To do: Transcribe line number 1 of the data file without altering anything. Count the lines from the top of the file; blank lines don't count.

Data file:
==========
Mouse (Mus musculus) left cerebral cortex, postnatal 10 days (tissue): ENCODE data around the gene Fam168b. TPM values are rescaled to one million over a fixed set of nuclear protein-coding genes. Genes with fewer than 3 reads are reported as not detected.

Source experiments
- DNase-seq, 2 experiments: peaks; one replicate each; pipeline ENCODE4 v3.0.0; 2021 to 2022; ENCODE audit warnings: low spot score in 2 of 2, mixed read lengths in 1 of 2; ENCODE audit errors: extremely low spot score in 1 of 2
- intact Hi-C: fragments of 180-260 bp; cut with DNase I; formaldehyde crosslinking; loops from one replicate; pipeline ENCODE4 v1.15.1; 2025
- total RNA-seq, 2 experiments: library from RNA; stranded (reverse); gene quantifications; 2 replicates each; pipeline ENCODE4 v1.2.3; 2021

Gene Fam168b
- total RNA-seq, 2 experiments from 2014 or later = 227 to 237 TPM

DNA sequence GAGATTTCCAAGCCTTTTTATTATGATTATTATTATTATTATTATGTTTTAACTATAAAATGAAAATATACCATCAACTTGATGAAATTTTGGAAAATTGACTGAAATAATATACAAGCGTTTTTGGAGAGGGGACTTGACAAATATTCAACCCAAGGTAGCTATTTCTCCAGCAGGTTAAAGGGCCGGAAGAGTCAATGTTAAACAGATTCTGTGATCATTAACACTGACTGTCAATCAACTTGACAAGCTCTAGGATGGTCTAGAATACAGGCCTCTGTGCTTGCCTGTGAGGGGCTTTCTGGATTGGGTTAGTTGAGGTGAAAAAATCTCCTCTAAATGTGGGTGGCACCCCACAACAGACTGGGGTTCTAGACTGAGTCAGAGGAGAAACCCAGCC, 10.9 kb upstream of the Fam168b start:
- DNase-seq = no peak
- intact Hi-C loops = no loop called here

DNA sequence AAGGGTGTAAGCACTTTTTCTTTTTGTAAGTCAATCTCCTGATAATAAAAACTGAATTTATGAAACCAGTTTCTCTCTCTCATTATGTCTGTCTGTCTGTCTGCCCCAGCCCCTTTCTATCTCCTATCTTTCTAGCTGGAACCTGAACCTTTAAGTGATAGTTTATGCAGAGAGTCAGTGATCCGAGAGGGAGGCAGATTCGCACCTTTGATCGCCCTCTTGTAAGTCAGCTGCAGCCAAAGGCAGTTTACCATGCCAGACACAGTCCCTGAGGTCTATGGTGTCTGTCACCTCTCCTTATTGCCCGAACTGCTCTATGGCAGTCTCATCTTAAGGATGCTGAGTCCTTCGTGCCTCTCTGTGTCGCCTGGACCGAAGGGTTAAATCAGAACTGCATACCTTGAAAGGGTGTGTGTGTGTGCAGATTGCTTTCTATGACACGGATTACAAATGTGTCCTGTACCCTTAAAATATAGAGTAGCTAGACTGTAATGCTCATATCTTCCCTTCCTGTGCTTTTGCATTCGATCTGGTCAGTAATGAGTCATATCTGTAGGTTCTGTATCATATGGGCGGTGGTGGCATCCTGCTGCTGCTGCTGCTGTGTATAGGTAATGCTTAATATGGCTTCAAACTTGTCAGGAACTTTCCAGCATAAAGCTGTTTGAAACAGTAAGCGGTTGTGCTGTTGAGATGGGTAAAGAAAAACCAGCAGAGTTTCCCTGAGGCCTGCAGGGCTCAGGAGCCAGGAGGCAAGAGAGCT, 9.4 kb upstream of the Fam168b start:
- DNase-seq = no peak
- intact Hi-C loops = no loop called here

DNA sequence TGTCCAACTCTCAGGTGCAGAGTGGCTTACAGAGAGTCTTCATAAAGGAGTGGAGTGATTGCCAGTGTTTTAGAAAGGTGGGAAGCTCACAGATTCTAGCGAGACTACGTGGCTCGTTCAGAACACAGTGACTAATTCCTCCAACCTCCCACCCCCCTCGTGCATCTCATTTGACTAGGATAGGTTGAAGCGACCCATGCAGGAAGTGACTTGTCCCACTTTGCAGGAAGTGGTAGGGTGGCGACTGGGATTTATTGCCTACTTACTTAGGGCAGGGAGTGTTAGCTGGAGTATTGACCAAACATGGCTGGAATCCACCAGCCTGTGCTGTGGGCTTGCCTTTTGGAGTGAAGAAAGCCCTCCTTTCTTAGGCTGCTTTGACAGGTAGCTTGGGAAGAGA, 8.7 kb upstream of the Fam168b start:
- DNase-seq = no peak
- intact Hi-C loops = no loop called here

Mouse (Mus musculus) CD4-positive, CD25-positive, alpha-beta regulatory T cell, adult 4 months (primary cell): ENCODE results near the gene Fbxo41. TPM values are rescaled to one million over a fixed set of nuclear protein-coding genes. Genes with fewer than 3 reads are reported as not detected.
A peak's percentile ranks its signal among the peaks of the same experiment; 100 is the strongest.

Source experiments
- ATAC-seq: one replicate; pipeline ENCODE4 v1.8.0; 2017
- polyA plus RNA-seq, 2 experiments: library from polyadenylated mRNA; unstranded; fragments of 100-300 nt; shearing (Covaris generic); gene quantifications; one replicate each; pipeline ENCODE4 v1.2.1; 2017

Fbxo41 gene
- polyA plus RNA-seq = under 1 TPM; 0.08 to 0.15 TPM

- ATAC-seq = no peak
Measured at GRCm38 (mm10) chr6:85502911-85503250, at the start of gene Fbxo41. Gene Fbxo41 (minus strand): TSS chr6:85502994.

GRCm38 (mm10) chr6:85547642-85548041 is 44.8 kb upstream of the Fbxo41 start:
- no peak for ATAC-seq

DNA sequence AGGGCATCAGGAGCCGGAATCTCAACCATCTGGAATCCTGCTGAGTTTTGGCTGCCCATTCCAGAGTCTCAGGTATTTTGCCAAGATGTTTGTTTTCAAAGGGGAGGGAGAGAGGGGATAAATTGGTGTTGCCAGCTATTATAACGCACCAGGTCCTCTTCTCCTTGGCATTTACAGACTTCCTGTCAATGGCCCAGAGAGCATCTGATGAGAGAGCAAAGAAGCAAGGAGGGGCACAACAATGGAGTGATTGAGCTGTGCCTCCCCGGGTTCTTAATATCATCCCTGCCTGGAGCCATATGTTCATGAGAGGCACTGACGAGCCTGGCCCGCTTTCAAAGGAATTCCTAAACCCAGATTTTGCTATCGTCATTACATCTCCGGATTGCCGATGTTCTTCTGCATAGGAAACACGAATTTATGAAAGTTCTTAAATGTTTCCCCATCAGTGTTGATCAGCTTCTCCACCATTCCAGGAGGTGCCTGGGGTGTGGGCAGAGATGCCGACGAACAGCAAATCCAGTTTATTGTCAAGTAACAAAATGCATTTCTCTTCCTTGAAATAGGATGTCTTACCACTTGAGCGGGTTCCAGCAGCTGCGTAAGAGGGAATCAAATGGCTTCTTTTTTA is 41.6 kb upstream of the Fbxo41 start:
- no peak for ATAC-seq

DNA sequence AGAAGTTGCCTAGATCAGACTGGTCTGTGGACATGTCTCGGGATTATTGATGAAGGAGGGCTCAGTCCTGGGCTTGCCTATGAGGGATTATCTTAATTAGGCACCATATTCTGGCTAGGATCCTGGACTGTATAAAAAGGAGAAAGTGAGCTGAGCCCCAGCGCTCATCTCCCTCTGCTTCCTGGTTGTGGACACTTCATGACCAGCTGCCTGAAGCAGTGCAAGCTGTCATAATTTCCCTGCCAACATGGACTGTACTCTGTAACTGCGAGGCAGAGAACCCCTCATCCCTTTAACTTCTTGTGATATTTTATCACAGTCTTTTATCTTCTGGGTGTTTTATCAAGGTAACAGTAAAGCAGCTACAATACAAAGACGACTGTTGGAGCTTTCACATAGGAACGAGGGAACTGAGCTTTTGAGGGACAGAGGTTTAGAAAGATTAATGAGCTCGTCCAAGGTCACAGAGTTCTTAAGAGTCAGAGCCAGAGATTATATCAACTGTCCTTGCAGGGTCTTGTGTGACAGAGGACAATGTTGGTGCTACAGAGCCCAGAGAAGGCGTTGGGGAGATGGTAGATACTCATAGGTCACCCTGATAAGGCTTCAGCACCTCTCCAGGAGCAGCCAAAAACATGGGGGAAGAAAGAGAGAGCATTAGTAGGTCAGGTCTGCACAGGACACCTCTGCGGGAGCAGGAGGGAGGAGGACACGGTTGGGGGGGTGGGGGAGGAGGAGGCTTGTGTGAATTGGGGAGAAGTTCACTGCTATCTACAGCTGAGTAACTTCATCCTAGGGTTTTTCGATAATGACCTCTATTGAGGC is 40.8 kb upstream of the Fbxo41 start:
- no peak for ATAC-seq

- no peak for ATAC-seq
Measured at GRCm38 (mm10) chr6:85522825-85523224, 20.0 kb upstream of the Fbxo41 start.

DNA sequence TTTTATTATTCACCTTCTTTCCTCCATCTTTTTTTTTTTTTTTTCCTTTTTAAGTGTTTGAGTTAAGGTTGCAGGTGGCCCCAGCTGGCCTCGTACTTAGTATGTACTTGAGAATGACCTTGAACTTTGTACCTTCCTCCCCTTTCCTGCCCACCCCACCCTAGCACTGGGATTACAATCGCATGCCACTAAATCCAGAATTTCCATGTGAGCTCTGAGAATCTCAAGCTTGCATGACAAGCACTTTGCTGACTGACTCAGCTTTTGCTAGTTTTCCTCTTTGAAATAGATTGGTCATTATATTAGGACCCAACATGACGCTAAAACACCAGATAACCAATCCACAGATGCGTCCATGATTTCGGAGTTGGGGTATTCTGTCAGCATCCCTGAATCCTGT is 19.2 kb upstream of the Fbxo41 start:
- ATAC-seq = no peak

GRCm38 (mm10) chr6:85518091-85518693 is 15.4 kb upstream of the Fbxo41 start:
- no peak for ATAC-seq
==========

Mouse (Mus musculus) left cerebral cortex, postnatal 10 days (tissue): ENCODE data around the gene Fam168b. TPM values are rescaled to one million over a fixed set of nuclear protein-coding genes. Genes with fewer than 3 reads are reported as not detected.